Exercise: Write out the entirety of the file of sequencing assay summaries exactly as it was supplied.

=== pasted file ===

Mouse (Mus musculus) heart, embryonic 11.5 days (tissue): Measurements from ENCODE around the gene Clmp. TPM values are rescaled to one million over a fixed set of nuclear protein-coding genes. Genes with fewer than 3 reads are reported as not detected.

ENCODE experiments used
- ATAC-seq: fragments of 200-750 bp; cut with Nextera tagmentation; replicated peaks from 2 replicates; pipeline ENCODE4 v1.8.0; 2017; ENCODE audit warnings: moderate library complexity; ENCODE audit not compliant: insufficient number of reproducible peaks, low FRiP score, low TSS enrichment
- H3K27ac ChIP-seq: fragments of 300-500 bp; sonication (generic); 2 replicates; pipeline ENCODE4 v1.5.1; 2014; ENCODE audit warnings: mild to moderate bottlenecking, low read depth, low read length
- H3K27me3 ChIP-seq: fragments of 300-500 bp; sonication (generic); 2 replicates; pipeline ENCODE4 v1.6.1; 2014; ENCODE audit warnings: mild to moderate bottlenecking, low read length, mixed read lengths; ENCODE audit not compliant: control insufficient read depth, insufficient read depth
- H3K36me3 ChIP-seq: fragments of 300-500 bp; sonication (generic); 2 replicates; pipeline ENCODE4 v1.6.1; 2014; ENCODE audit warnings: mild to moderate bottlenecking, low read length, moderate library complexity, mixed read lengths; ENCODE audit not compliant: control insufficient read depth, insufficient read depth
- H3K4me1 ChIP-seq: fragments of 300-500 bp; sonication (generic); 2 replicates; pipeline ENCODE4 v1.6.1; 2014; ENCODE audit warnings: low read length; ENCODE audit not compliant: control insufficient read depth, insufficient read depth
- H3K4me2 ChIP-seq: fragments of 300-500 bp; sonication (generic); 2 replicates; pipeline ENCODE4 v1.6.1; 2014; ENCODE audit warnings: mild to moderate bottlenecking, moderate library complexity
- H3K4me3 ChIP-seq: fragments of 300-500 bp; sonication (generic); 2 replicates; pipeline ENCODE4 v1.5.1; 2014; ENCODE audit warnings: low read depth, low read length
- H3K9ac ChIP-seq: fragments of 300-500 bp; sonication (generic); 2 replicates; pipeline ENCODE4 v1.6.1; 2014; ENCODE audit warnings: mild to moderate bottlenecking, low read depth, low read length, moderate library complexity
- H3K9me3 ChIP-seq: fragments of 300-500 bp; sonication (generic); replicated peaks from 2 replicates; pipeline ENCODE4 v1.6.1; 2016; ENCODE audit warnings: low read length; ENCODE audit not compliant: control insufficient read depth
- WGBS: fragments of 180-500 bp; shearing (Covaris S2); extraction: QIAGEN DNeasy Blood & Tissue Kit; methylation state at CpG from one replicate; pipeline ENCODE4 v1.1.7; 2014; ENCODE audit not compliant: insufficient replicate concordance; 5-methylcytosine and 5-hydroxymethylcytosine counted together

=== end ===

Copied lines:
Mouse (Mus musculus) heart, embryonic 11.5 days (tissue): Measurements from ENCODE around the gene Clmp. TPM values are rescaled to one million over a fixed set of nuclear protein-coding genes. Genes with fewer than 3 reads are reported as not detected.

ENCODE experiments used
- ATAC-seq: fragments of 200-750 bp; cut with Nextera tagmentation; replicated peaks from 2 replicates; pipeline ENCODE4 v1.8.0; 2017; ENCODE audit warnings: moderate library complexity; ENCODE audit not compliant: insufficient number of reproducible peaks, low FRiP score, low TSS enrichment
- H3K27ac ChIP-seq: fragments of 300-500 bp; sonication (generic); 2 replicates; pipeline ENCODE4 v1.5.1; 2014; ENCODE audit warnings: mild to moderate bottlenecking, low read depth, low read length
- H3K27me3 ChIP-seq: fragments of 300-500 bp; sonication (generic); 2 replicates; pipeline ENCODE4 v1.6.1; 2014; ENCODE audit warnings: mild to moderate bottlenecking, low read length, mixed read lengths; ENCODE audit not compliant: control insufficient read depth, insufficient read depth
- H3K36me3 ChIP-seq: fragments of 300-500 bp; sonication (generic); 2 replicates; pipeline ENCODE4 v1.6.1; 2014; ENCODE audit warnings: mild to moderate bottlenecking, low read length, moderate library complexity, mixed read lengths; ENCODE audit not compliant: control insufficient read depth, insufficient read depth
- H3K4me1 ChIP-seq: fragments of 300-500 bp; sonication (generic); 2 replicates; pipeline ENCODE4 v1.6.1; 2014; ENCODE audit warnings: low read length; ENCODE audit not compliant: control insufficient read depth, insufficient read depth
- H3K4me2 ChIP-seq: fragments of 300-500 bp; sonication (generic); 2 replicates; pipeline ENCODE4 v1.6.1; 2014; ENCODE audit warnings: mild to moderate bottlenecking, moderate library complexity
- H3K4me3 ChIP-seq: fragments of 300-500 bp; sonication (generic); 2 replicates; pipeline ENCODE4 v1.5.1; 2014; ENCODE audit warnings: low read depth, low read length
- H3K9ac ChIP-seq: fragments of 300-500 bp; sonication (generic); 2 replicates; pipeline ENCODE4 v1.6.1; 2014; ENCODE audit warnings: mild to moderate bottlenecking, low read depth, low read length, moderate library complexity
- H3K9me3 ChIP-seq: fragments of 300-500 bp; sonication (generic); replicated peaks from 2 replicates; pipeline ENCODE4 v1.6.1; 2016; ENCODE audit warnings: low read length; ENCODE audit not compliant: control insufficient read depth
- WGBS: fragments of 180-500 bp; shearing (Covaris S2); extraction: QIAGEN DNeasy Blood & Tissue Kit; methylation state at CpG from one replicate; pipeline ENCODE4 v1.1.7; 2014; ENCODE audit not compliant: insufficient replicate concordance; 5-methylcytosine and 5-hydroxymethylcytosine counted together